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How To Manage Your Cash Flow

The start of a good financial plan is creating a family budget.  When you review your income, chart your expenses and monitor your spending, you get a good idea of where your money is going.

Whether you have an envelope cash system or use a spreadsheet format (or any other method), you can plan to have enough for what you need and even what you want.  Then you make decisions and set goals that will adjust the course of your spending on a daily basis.

Managing Your Cash Flow

In order to effectively manage your cash flow, you need to figure out how much you should spend in each category.  I recently came across an example of how much, as a percentage of income, is spent on average for typical budget items.

Spending Category Percentage
Housing – mortgage/rent, taxes, insurance, repairs, décor 25 – 35%
Utilities – hydro, heating, water, phone, cable 5 – 10%
Food – groceries, eating out 5 – 15%
Debt payments – credit cards 5 – 10%
Transportation – loan, gas, registration, insurance, maintenance 10 – 15%
Clothing 2 – 7%
Medical – insurance, dentist, optometrist, medications 5 – 10%
Personal – toiletries, cosmetics, gifts, subscriptions, education 5 – 10%
Recreation – entertainment, vacation 5 – 10%
Charity 10 – 15%
Savings – emergency fund, retirement, special purchases 5 – 10%

There are no rules for how much you should spend in each category.  The value of a list like this is for comparison purposes.  You can consider each of your expenditures and decide whether they are fulfilling you needs in the best way possible, or whether you need to consider making any changes, and adjust accordingly.

Of course, everyone will have different spending patterns depending on age, size of family, ages of children, income level, where you live, type of clothing needed for work and distance to employment and shopping, to name a few variables.

Are you “Average?”

It’s interesting to see how much people spend in various categories, but be cautious about using the data to develop your own budget.  It’s not important to fit into a “cookie-cutter” scenario.  Tweak it to fit your needs.

In my case, I don’t have a mortgage or any debt payments.  I don’t have children at home, so I have no expenses there.  On the other hand, I pay more for utilities and medical expenses are huge at my house.

Check to see whether you may be overspending in some categories.  You may be carrying too much debt, or maybe you’re not saving enough.

Related: The Best Time To Start Saving Is Now

Remember the most important thing is managing your money in such a way that you’re able to save and invest enough to meet your financial goals and prepare for your future.

Do you think any of these categories are too high or too low?

How does your own budget compare to the average shown here?

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7 Comments

  1. Perry Stubb on April 18, 2012 at 3:06 am

    GNUcash is a tool one can use to track his/her finances and networth. I have been using it for 3 years now. Really satisfied. One can track expenses/ income and analyze using various reports. It also has support to import data from other tools like Quicken. Above all it is free.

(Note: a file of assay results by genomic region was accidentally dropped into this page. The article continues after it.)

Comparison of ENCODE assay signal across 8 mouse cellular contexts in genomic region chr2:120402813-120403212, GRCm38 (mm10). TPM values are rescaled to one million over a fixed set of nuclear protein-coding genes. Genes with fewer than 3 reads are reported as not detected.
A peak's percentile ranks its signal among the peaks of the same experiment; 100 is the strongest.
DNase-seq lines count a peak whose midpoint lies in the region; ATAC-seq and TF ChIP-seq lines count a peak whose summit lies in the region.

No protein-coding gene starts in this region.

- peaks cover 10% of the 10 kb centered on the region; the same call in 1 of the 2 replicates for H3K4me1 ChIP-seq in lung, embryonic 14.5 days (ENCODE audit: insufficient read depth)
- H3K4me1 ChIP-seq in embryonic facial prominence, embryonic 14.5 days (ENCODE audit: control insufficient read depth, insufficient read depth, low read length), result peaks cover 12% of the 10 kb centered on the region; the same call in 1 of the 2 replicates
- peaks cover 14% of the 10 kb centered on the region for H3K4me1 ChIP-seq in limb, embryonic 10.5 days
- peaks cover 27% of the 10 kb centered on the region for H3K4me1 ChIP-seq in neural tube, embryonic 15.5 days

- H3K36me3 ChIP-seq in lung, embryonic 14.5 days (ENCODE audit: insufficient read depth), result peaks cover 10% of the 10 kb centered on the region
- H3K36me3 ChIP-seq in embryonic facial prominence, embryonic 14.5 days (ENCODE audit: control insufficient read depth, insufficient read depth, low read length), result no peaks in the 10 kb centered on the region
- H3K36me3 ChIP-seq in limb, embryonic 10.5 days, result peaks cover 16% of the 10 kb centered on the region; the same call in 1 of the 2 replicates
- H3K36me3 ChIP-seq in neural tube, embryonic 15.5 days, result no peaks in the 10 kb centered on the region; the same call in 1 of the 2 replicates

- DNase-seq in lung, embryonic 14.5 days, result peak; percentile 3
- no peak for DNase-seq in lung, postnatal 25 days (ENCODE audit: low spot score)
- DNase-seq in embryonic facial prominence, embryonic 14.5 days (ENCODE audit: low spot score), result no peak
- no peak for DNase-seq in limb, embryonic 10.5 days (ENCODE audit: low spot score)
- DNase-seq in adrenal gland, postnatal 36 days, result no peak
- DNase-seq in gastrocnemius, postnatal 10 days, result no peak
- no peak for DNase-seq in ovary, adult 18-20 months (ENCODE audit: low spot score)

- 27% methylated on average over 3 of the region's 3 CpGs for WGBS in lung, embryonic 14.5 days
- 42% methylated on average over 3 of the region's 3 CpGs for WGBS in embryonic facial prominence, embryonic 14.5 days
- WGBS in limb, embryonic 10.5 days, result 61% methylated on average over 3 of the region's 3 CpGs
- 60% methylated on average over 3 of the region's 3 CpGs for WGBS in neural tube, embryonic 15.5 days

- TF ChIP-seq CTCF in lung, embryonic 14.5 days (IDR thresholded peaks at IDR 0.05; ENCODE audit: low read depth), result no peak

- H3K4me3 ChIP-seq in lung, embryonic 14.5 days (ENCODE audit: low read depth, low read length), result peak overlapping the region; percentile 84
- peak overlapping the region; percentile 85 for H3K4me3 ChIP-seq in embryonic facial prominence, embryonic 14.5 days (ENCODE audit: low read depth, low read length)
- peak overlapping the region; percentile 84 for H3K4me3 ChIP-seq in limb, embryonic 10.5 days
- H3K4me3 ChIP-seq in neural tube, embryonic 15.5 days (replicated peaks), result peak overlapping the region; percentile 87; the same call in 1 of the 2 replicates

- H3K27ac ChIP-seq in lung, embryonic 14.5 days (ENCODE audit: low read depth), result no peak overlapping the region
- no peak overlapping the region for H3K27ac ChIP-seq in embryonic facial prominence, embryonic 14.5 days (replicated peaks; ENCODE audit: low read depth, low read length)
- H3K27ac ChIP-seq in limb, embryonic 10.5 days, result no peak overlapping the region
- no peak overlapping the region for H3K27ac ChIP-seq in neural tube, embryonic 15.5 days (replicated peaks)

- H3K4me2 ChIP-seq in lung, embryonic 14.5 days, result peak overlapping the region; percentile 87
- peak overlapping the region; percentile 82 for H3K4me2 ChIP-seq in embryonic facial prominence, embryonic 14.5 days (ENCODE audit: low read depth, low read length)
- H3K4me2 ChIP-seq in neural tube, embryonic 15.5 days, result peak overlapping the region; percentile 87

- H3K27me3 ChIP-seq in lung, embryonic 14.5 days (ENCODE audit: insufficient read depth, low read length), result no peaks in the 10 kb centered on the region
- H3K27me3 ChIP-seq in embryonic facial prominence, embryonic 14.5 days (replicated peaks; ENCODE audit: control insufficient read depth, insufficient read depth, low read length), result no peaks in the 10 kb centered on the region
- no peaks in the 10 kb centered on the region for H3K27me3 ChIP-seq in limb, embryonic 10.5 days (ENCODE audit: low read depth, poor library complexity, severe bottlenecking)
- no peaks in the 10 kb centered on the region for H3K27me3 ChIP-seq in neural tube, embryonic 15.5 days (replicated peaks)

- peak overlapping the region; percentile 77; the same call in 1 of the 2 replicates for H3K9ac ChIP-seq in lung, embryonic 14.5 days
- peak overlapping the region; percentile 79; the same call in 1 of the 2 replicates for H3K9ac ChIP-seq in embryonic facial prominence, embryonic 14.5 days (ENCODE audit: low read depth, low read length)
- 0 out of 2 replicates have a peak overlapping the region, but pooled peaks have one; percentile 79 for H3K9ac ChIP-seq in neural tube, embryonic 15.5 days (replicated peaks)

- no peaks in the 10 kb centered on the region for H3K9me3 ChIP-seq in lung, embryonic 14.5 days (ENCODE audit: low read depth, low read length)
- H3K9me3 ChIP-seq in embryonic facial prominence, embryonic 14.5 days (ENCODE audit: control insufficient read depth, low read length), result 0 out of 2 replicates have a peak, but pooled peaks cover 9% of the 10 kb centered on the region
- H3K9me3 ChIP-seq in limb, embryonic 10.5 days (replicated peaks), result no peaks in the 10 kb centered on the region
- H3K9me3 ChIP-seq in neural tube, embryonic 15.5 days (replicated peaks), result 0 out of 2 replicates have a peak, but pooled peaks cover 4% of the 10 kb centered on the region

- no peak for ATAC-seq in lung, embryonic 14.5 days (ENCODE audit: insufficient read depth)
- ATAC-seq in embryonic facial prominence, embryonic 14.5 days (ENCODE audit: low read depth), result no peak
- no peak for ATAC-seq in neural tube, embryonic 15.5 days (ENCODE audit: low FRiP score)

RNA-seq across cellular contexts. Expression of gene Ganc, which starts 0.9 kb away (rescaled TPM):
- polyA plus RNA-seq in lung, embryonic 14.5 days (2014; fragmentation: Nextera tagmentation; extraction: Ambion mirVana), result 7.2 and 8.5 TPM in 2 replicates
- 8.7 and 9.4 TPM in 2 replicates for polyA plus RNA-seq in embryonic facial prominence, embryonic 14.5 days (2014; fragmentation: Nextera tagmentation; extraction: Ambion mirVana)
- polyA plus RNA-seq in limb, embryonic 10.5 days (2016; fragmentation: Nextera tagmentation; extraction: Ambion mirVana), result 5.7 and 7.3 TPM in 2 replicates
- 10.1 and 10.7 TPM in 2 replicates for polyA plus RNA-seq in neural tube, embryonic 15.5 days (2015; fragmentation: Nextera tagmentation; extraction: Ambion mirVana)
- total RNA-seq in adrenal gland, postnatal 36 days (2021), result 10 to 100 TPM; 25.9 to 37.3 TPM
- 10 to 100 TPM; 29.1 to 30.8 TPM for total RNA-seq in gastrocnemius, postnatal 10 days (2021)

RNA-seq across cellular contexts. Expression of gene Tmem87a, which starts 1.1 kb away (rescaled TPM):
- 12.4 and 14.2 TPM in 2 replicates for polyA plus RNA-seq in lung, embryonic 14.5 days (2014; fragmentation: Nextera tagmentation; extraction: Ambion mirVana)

2. Guest on April 18, 2012 at 6:41 am

    I love categorizing my transactions on Mint.com and reviewing the pie chart of my spending!

    I’m surprised at the low percentage for groceries. Groceries are really expensive in my neighbourhood, and account for almost 20% of our monthly budget (two adults; quality food and nothing processed/pre-packaged).

  3. Grady Pruitt on April 18, 2012 at 8:18 am

    I like Gnucash too, Perry, though I haven’t been using it as much as I should 😀

    Boomer, I know I’ve always had trouble keeping a budget, but I’ve recently found setting money aside for specific purposes has been working for me. I’m still working on it, but making progress and it’s really helping me. I found this strategy in T Harv Eker’s Secrets of the Millionaire Mind.

    Anyway, thanks for sharing!

  4. krantcents on April 18, 2012 at 8:28 am

    I am above average because I have no debt except for a small mortgage. My housing expense (including mortgage payment, taxes, insurance & repairs)represents less than 15% of my income. I save considerably more (35%)than average as well.

  5. MarieK on April 18, 2012 at 9:14 am

    Hubby and I are “DINKS”…remember that acronym? Double income, no kids. lol Can never have enough saved!! lol but savings rate is about 30%. No debt. Eat out waaaaay too much, though, and would like to increase charitable giving. Goal is to set up some kind of scholarship at a local university at the post grad level but pricey. Will definitely take some planning.

    Am wondering how others apportion money for upcoming planned expenses such as vacations, different vehicle, etc. Do you find that opening a bank account for each of these works for you? I think that it might for me but could become a bit clumsy. Just looking for ideas.

    • Boomer on April 18, 2012 at 3:28 pm

      @MarieK: For my large discretionary expenses I keep a single bank account for that purpose. I made a spreadsheet to keep track of the monthly deposits (and withdrawals) for each category that I’m saving up for. No doubt others will have a different system.

  6. SE Book on April 18, 2012 at 12:04 pm

    Nice I had never heard of that way before, But when you think about it your bills are almost always never the same each month so to do averages is a great way to go about it.

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